In mammals a division of functions is carried through so that certain cells are inhibiting, other stimulating in their outward activity - with different transmitters for stimulation and inhibition. It could be interpreted as a substantiation of polar functions towards superposed levels in accordance with the dimension model.
   Another example is the polarization that seems to occur in the brain during evolution between inhibiting and stimulating nuclei as striatum and pallidum.

Inhibition is mediated via interneuron between sensory and motor nerve cells (as if it were a polarization of the interval from sensory to motor cell, cf. the preceding figure).
   Geometrically it implies a development towards circular structure and loops in the conducting lines S - M, dimensionally as in steps 4 →> 3 →> 2,
   Such structures polarize further into stimulating and inhibiting interneurons.

The shortest, closed loop seems to be the self-inhibition of the motor α-neurons via interneurons (Renshaw-cells) to their own incoming signals.


Fig Ns-14-82-1

The polarization of muscles into antagonists, such as flexor- and stretch-muscles on opposite sides of limbs, seems expressed in mutual, reciprocal inhibition between the antagonists via interneurons. (Compare inside/outside as one geometrical definition of poles of d-degree 2 in the model in arrangement of muscles with stimulation - inhibition as a polarization in step 2 - 1.)

What is called "lateral inhibition" sideways exists on all levels in the nervous system and is principally perpendicular to in- and outgoing signals. (Cf. angle steps →> 180° →> 90°…, associated with d-degree steps 4 →> 3 ...)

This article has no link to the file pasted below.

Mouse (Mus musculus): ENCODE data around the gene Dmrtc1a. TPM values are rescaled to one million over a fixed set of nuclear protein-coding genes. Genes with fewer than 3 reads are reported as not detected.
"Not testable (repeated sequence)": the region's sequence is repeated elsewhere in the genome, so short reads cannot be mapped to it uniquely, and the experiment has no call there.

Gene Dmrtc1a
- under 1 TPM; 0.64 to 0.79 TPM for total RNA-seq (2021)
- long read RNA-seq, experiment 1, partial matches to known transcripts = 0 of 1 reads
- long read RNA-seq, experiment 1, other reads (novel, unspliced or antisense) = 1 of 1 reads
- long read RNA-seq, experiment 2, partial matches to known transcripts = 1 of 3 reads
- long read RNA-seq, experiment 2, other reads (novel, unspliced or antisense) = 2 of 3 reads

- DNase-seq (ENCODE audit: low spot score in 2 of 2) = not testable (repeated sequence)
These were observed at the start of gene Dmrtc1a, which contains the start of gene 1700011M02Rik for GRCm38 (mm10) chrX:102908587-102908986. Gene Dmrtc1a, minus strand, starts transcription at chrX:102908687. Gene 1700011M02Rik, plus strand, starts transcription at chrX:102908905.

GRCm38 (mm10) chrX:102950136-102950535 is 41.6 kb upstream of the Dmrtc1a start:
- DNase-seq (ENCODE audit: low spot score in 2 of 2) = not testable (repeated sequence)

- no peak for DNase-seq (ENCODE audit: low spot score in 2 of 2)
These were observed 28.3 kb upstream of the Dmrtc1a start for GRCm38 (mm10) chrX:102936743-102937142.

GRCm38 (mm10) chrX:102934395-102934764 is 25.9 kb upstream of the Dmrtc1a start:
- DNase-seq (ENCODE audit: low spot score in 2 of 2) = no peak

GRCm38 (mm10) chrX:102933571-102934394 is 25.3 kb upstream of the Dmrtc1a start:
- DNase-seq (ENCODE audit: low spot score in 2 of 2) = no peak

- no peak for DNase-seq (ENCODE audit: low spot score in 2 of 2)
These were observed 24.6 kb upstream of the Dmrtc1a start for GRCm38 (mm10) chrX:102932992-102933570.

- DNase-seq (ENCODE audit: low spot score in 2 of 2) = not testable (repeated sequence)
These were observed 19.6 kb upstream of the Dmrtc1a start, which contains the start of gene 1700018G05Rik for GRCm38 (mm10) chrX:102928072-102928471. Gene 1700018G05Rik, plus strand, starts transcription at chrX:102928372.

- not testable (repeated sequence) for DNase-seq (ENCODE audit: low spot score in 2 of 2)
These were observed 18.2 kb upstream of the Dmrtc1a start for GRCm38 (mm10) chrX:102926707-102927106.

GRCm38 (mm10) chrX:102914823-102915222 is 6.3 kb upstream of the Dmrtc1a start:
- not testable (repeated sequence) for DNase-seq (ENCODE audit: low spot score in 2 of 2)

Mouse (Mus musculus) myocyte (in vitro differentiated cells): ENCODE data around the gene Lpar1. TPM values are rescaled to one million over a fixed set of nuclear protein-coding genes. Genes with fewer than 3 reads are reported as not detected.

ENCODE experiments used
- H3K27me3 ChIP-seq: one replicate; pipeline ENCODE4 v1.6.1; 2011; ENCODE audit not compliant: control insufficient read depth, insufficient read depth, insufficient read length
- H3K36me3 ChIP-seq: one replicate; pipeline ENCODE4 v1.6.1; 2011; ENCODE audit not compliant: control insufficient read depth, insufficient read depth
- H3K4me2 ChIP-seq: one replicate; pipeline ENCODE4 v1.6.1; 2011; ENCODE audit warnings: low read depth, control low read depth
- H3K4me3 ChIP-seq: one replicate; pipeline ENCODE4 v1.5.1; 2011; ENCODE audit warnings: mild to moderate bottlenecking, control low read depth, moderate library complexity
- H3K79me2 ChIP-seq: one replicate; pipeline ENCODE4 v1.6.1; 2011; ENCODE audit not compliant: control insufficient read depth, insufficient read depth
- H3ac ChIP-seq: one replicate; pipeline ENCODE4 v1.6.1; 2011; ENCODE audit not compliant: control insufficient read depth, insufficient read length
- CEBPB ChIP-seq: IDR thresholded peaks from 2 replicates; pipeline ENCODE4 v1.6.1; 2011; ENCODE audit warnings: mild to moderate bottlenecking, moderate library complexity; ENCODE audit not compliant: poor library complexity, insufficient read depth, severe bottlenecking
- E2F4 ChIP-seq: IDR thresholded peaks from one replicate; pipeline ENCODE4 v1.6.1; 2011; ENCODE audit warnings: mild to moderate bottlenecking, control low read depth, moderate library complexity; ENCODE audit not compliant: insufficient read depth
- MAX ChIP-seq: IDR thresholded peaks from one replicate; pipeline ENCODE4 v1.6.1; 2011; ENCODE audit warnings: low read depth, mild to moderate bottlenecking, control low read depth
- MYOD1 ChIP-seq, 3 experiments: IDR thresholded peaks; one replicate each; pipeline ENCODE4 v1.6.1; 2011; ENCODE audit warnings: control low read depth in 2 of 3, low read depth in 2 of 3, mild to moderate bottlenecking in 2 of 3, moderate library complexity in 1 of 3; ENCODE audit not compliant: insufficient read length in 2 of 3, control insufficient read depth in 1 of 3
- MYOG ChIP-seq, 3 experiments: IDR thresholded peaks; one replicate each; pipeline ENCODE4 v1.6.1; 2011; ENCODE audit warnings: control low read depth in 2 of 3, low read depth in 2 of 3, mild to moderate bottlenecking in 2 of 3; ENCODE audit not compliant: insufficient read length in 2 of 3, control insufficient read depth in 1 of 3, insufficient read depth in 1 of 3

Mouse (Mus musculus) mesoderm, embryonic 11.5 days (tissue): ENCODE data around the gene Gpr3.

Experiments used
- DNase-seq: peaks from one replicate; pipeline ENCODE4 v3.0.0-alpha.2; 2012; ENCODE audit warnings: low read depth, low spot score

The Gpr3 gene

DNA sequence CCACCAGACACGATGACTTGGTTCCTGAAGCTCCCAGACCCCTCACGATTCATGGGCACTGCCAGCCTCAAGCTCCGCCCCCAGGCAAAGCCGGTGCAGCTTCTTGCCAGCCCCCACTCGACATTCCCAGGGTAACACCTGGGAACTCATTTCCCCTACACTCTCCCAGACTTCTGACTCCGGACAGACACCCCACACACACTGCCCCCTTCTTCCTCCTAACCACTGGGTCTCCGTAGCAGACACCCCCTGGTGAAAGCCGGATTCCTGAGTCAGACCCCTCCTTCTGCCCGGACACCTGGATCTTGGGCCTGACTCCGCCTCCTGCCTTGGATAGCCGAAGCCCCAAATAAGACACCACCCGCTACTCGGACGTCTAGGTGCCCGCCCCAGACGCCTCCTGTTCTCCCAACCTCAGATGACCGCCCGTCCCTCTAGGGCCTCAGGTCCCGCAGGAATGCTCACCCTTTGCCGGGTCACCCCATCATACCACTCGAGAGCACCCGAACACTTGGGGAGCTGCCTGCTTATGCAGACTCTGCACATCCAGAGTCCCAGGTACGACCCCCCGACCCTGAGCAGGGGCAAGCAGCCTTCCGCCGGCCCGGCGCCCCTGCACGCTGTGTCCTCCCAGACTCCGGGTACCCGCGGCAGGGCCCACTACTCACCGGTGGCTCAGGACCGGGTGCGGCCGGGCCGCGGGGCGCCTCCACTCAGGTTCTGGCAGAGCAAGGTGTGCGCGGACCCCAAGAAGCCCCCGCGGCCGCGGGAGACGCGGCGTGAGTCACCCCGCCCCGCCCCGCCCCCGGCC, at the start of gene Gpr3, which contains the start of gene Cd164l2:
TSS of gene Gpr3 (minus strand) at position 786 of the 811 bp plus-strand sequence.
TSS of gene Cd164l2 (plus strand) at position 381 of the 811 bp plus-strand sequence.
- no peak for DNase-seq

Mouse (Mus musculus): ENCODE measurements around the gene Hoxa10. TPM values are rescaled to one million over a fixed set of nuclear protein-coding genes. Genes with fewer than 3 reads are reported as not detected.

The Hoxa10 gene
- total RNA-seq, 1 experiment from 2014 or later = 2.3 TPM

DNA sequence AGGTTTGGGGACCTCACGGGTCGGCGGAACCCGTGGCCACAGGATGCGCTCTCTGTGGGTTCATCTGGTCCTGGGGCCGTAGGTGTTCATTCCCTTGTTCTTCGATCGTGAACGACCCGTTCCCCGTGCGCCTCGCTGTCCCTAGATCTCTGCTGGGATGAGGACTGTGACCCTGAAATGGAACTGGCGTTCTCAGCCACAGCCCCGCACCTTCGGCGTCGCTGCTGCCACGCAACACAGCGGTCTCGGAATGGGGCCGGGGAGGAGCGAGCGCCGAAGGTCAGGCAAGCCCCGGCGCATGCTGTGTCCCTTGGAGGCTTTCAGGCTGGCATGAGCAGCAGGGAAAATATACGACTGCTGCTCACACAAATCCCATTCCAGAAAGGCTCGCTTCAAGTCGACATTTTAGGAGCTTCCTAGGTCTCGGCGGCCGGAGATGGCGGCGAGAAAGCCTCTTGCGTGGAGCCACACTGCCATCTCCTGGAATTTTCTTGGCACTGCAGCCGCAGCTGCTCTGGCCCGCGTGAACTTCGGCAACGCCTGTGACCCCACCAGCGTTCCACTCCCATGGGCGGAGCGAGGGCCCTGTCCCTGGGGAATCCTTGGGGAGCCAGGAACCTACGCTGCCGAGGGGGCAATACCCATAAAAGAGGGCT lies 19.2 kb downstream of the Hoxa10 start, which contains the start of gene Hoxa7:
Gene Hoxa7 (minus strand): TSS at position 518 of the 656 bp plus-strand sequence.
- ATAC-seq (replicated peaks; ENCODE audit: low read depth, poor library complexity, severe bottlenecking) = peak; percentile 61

Fig Ns-15- 82-2

It's said that there exist few connections between columns that register different sensory types in cortex in the brain. Those that exist seem to be inhibiting ones. Branches from pyramidal cells in layer 5 go to star cells in layer 3 and 2, which sends inhibiting threads to pyramidal cells in adjacent columns, i.e. sideways (Nf p. 237, 254).
   In a corresponding way purkinje cells in the cerebellum inhibit one another via basket cells, whose threads are transversal to the espaliers of purkinje cells (Nf p. 300).
   The structure serves discrimination that implies sharpening of contrasts, borders, lines: cf. surfaces, d-degree 2 and lines 1. So for instance in retina in the eye.

      Fig Ns-16-82-3

We can find a similar principle in the vegetative world, where top shoots hamper the growth of side shoots through the substance auxin.

Lateral inhibition appears not only in eyes but also in other senses as in hearing and in skin (Nf p. 183): stimulation of the skin around the domain of a certain nerve cell hampers the signals from this. It's then an inhibition from anticenter inwards a center.

   Fig Ns-17-83-1

The inhibition between different kinds of sensory signals, i.e. between qualities, was mentioned above. One example is that touching can hamper signals of pain. Possibly however, this type could be a question of positions too, since they concern the same domain in the skin, although between different kinds of receptor cells. There is reason to suspect that the different senses are differentiations, mutually connected. (See about senses with aspects from the dimension model.)

A primary type of inhibition, where signals from anticenter via synapses hamper a motor signal from center is exemplified by the sensory Golgi organs in tendons at insertions of a muscle. (Cf. tendons as connective tissue on a tissue level referred to d-degree step 2 - 1 in earlier interpretations here.).
   Contraction of the muscle, implying stretching of tendons, leads to inhibiting signals via interneurons in the spinal chord to α-neurons of the muscles (Nf p. 206 f):

      Fig Ns-18-83-2

Muscle spindles, in the center of the muscle, are much more complex and directions of signals from center and anticenter the complementary ones: Outgoing (afferent) from the center of the spindle, to alpha-neurons in spinal chord, while incoming signals (efferent, from gamma-neurons) go to the ends at anticenters of the spindle. The central part of these fibers are not even contractile, only the ends at anticenter. Cf. contraction as directions inwards from 00-poles, outwards from 0-poles.